Padilla Bay Interpretive Center, Mount Vernon

4.8
#5 of 7 in Parks in Mount Vernon
Park · Hidden Gem · Nature / Park
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Padilla Bay is bay located in the U.S. state of Washington, between the San Juan Islands and the mainland. Fidalgo Island and Guemes Island lie to the west of Padilla Bay. Guemes Channel, between the islands, connects Padilla Bay to Rosario Strait. Samish Island lies to the north of Padilla Bay, beyond which is Samish Bay and Bellingham Bay.
In 1791 the Spaniard José María Narváez explored and named Padilla Bay, calling it Seno Padillo, in honor of Juan Vicente de Güemes Padilla Horcasitas, the viceroy of New Spain.
Padilla Bay is a tidal bay. It is entirely flooded at high tide and at low tide mudflats are exposed. These mud flats are habitat for many species of birds and animals. The bay is very shallow. Near Hat Island the bay is only 12ft deep. Part of the estuary tidal flats are contained by dikes built in order to make farmland out of the mudflats. The Swinomish Channel is a salt-water channel in Washington State, United States, which connects Skagit Bay, to the south, and Padilla Bay, to the north, separating Fidalgo Island from mainland Skagit County. In the past, the Skagit River had emptied into Padilla Bay. Using our custom trip planner, Mount Vernon attractions like Padilla Bay Interpretive Center can form part of a personalized travel itinerary.
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Padilla Bay Interpretive Center reviews

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TripAdvisor traveler rating 4.5
33 reviews
Google
4.7
TripAdvisor
  • This place is a hidden gem for the Pacific Northwest. The exhibit room is laid out very well - lots of hands-on ways to learn - perfect for kids and adults. Excellent education about the marine life.....  more
    This place is a hidden gem for the Pacific Northwest. The exhibit room is laid out very well - lots of hands-on ways to learn - perfect for kids and adults. Excellent education about the marine life.....  more »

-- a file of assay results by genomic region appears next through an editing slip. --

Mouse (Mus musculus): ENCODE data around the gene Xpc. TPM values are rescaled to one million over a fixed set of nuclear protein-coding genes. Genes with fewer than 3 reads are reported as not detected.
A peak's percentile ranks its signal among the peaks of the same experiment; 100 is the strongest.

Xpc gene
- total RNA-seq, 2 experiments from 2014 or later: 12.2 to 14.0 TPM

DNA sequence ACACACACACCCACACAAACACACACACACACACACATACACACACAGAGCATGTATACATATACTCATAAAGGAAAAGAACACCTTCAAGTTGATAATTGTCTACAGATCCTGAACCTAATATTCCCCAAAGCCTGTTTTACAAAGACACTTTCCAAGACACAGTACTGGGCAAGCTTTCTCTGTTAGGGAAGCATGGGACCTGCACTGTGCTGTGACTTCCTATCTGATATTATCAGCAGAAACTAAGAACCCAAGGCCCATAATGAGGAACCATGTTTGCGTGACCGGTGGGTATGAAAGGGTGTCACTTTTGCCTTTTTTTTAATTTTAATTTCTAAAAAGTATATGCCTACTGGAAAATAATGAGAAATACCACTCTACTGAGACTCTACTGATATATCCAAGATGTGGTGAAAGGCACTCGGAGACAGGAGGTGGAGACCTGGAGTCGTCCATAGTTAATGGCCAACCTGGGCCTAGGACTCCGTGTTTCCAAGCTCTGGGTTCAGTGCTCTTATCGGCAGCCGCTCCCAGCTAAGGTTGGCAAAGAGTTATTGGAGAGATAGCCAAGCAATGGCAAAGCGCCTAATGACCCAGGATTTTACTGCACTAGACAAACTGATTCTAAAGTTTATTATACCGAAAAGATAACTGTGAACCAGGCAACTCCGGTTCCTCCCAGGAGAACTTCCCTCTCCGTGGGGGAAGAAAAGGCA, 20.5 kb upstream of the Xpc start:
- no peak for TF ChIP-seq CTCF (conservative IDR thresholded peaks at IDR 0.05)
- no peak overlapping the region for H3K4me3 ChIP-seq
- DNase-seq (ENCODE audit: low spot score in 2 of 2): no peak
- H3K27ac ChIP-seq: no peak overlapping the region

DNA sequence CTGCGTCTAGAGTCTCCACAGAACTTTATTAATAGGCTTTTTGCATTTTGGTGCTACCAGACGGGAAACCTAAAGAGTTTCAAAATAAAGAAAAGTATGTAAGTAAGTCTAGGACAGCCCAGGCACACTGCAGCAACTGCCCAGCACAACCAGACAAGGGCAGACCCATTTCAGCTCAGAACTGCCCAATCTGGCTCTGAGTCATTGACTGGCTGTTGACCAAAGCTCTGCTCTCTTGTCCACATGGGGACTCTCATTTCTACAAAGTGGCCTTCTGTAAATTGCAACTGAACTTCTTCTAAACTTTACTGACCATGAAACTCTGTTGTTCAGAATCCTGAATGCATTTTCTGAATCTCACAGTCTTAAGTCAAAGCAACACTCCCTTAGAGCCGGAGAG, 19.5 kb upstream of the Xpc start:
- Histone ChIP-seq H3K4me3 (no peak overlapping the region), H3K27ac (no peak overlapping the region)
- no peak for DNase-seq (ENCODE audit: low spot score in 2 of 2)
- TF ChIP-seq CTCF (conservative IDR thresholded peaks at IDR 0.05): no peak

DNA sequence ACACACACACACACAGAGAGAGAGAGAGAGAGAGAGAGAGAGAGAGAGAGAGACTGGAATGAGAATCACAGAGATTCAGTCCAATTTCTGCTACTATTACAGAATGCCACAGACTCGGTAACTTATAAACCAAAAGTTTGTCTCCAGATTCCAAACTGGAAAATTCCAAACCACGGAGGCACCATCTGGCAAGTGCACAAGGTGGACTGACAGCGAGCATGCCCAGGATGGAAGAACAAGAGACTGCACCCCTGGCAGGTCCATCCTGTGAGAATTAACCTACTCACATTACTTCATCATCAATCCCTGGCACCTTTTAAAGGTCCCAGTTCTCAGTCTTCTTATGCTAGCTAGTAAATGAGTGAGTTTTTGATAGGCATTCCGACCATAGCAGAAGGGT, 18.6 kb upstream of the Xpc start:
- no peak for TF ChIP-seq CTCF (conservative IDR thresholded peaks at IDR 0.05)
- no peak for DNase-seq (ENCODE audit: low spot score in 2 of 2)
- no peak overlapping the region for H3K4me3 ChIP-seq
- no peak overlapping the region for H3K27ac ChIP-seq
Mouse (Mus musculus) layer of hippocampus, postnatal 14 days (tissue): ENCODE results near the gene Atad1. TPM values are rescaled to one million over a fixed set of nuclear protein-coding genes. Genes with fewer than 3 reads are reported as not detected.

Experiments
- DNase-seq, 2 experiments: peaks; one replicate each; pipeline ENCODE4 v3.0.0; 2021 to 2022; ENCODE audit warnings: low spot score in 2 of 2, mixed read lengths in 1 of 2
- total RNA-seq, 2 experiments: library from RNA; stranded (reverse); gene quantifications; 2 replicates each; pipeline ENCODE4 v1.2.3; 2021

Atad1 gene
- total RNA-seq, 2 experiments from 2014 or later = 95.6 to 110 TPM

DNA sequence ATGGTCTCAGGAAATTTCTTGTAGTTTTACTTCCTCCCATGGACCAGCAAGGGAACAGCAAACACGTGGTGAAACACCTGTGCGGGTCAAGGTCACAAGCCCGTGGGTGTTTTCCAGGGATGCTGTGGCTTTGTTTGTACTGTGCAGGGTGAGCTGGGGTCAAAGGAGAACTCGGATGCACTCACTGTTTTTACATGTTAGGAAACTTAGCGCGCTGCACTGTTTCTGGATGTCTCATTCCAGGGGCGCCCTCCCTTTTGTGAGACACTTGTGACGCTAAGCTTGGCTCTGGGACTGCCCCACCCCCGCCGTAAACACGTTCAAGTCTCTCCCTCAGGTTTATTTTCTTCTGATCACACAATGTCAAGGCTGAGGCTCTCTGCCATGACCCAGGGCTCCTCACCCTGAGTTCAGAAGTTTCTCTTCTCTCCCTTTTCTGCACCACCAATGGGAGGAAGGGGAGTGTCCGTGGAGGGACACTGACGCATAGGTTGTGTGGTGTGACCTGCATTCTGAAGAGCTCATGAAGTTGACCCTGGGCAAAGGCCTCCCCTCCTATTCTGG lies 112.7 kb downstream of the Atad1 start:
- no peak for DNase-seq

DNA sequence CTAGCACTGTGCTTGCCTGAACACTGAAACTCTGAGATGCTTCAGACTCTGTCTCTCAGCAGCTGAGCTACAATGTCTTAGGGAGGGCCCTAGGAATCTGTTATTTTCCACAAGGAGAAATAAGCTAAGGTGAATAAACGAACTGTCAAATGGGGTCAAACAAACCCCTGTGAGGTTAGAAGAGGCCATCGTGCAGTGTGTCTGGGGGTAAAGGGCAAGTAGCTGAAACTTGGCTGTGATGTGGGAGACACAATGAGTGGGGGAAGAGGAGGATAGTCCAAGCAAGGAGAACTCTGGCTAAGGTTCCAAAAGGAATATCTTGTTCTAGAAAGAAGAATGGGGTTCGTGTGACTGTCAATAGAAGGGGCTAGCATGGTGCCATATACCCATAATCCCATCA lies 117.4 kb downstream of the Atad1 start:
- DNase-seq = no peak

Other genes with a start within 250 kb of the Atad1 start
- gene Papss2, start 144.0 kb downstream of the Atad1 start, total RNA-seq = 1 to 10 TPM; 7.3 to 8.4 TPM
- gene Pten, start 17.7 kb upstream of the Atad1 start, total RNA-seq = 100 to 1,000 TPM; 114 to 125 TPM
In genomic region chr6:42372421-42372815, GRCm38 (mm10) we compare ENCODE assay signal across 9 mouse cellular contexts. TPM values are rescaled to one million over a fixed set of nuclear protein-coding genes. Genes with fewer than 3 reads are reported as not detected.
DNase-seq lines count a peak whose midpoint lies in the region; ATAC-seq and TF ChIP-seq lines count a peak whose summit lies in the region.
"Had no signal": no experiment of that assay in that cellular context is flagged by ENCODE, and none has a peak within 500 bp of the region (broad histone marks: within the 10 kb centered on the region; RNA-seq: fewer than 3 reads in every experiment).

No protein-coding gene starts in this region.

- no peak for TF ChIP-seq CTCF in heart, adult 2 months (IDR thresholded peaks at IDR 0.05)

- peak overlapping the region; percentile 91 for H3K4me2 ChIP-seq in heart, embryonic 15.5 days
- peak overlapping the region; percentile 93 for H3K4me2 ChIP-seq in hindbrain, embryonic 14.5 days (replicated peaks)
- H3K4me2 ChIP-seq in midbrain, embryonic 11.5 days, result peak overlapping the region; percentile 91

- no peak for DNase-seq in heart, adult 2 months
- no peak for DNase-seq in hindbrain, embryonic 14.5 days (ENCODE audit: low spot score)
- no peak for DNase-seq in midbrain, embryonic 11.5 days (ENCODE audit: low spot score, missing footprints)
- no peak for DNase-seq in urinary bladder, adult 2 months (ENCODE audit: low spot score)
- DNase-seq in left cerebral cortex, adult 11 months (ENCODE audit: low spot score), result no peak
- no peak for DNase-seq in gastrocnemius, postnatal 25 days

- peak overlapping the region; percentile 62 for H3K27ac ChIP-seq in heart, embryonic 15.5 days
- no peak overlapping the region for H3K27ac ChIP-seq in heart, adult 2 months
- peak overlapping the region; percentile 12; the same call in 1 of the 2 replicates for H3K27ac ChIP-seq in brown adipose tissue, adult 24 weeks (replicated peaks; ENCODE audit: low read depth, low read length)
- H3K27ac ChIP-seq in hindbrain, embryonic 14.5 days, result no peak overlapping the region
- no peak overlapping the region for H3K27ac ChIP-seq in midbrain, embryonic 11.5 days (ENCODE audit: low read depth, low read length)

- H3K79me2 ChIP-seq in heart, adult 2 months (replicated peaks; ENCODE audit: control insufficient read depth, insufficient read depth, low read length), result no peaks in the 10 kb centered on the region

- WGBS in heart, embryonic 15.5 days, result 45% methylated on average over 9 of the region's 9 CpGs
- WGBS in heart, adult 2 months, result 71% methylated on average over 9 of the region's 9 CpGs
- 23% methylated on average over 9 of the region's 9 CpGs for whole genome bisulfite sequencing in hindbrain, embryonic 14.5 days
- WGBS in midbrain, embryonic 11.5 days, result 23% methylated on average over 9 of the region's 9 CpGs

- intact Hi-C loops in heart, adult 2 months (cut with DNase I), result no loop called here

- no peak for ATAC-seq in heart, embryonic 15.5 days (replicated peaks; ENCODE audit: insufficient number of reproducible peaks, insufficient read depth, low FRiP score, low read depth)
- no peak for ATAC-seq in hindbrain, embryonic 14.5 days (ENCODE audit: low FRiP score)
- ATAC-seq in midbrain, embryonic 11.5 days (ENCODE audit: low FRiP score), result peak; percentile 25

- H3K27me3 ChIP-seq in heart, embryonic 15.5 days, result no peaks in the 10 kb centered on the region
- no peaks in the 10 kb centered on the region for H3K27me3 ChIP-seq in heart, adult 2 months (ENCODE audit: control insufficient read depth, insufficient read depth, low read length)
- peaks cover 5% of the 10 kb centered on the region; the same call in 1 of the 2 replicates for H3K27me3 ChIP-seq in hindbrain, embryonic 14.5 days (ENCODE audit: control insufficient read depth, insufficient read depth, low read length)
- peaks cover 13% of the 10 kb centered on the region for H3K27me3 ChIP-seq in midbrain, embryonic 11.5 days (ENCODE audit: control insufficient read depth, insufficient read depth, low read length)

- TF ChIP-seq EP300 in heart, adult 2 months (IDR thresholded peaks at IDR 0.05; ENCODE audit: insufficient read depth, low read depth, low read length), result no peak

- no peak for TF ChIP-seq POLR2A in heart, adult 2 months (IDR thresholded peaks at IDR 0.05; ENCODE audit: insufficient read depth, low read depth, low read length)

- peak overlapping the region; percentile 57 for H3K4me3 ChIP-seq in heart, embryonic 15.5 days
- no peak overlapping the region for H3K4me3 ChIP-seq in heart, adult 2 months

• I have been there for some training in a class as well as have visited it for general education. It is a good place for kids to learn more about the Salish Sea. 
    I have been there for some training in a class as well as have visited it for general education. It is a good place for kids to learn more about the Salish Sea.  more »
Google
  • Stopped by while staying at Bayview State Park and it was a lot of fun. I was told by the wonderful fellow manning the touch-tanks that Saturday was the exciting day and it did not disappoint. We got to see them feed the Wolf Eels and Hank the octopus came out of his beer bottle home and gave us a wonderful display of his color changing abilities. There were starfish, urchin and anemones to touch and displays that were entertaining enough, the kids didn't even realize they were learning something. A must see if you're in the area.
  • What a cool place. The volunteer at the touch tanks was so knowledgeable and willing to answer endless questions. We could have stared into the tanks for hours. Donations are accepted, but no admission required. Super cool and we will come back!

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